This article was previously published under Q252500
If you use Windows 2000 Backup (Ntbackup.exe) to schedule a backup on your Windows 2000-based computer running Exchange Server version 5.5, when the backup process starts, the backup tape is not overwritten, and you may receive the following error message:
There is no unused media with the selected type. Add unused media or click cancel to select another type.
Also, after you quit Ntbackup.exe, you may experience one or more of the following symptoms:
The central processing unit (CPU) registers 100 percent utilization, but no process lists high CPU utilization.
Ntbackup.exe is still listed in the running processes list in Task Manager, however, it is not visible on the desktop.
Your computer may stop accepting connections, and Messaging Application Programming Interface (MAPI) clients may time out.
Your computer is very slow to respond to input, and you may experience a 10 to 20 second response delay when you ping your loopback adapter.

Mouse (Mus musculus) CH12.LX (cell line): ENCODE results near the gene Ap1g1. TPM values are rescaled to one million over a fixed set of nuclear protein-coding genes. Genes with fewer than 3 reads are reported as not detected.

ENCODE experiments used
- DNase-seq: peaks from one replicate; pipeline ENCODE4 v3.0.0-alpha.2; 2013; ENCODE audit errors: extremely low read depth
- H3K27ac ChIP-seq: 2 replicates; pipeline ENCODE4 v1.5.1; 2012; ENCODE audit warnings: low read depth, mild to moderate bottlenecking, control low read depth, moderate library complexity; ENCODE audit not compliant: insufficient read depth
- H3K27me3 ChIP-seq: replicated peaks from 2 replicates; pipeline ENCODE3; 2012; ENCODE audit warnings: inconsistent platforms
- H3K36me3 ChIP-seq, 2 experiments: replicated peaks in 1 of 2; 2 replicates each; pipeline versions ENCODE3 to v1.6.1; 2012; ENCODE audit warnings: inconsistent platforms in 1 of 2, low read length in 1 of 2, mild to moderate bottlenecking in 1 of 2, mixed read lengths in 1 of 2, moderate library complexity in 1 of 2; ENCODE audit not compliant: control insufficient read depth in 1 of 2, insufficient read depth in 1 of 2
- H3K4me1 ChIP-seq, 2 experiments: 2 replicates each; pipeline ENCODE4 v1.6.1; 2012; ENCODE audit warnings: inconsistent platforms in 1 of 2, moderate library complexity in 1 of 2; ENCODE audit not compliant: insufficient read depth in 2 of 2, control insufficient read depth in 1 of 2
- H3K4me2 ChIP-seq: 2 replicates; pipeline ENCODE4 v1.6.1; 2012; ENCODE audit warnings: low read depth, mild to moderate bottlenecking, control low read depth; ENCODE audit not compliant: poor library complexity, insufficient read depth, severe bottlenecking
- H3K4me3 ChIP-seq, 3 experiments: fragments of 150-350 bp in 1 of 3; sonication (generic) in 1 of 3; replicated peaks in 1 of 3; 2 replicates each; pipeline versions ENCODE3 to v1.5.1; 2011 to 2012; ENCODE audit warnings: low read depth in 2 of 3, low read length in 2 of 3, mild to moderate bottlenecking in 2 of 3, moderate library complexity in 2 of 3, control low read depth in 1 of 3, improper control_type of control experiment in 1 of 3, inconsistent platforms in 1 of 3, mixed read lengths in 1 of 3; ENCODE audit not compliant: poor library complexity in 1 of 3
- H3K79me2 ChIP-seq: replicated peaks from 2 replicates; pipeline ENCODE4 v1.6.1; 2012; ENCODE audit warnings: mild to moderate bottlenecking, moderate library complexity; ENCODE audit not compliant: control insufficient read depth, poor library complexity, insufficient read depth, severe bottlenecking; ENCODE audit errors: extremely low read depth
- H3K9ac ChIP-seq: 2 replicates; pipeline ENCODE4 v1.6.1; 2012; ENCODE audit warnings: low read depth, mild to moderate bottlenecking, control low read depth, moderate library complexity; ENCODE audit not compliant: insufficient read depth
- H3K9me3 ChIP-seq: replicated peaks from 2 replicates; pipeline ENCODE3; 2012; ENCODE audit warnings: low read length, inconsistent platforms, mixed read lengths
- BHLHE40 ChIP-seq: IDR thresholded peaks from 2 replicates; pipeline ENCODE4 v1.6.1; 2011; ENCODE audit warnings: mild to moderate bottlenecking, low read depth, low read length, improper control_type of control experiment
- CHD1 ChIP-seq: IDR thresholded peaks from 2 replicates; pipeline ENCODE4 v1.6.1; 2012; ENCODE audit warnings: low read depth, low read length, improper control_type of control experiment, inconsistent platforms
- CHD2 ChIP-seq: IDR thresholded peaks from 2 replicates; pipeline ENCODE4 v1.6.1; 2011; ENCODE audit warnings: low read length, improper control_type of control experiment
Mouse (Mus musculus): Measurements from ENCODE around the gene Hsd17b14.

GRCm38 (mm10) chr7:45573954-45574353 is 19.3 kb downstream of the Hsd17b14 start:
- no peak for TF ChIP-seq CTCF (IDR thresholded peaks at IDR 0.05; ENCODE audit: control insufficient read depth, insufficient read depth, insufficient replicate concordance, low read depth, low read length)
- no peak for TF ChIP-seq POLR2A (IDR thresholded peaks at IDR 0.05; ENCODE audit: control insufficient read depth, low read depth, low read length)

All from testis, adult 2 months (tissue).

To resolve this problem, obtain the latest service pack for Windows 2000. For additional information, click the following article number to view the article in theMicrosoft Knowledge Base:
260910 How to Obtain the Latest Windows 2000 Service Pack
NOTE: To view the file version, right-click Ntbackup.exe in Windows Explorer, click Properties, and then click the Version tab.
The following files are available for download from the MicrosoftDownload Center:
For additional information about how to download Microsoft Support files, click the following article number to view the article in the Microsoft Knowledge Base:
119591 How to Obtain Microsoft Support Files from Online Services
Microsoft scanned this file for viruses. Microsoft used the most current virus-detection software that was available on the date that the file was posted. The file is stored on security-enhanced servers that help to prevent any unauthorized changes to the file. To work around this problem, stop the Ntbackup.exe process in Task Manager.
Microsoft has confirmed that this is a problem in the Microsoft products that are listed at the beginning of this article. This problem was first corrected in Windows 2000 Service Pack 1.